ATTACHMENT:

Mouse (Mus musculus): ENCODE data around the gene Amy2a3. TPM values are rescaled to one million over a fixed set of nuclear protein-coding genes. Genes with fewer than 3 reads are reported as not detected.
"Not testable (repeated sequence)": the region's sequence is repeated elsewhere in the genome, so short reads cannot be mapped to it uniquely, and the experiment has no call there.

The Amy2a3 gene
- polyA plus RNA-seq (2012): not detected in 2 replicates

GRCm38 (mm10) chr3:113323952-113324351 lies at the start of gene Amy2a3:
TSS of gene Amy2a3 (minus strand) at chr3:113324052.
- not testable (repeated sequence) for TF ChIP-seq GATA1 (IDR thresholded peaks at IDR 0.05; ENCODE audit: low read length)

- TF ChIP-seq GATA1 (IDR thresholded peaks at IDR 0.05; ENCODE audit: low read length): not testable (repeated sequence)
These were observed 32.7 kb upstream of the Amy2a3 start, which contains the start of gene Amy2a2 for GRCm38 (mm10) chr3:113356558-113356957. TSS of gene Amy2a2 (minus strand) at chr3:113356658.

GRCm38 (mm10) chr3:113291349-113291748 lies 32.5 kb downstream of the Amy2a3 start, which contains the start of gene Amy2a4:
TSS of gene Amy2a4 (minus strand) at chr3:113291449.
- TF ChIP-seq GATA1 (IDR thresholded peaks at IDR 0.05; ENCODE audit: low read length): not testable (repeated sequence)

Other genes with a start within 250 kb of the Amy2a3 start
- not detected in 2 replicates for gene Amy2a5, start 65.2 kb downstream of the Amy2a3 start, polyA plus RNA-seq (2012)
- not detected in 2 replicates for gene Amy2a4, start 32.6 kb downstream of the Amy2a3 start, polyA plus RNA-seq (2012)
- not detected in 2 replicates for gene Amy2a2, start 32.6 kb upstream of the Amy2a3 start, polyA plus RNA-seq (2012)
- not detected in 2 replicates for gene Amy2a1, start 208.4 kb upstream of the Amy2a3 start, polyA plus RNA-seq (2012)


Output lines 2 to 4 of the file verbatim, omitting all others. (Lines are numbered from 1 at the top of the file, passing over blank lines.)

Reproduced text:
"Not testable (repeated sequence)": the region's sequence is repeated elsewhere in the genome, so short reads cannot be mapped to it uniquely, and the experiment has no call there.

The Amy2a3 gene
- polyA plus RNA-seq (2012): not detected in 2 replicates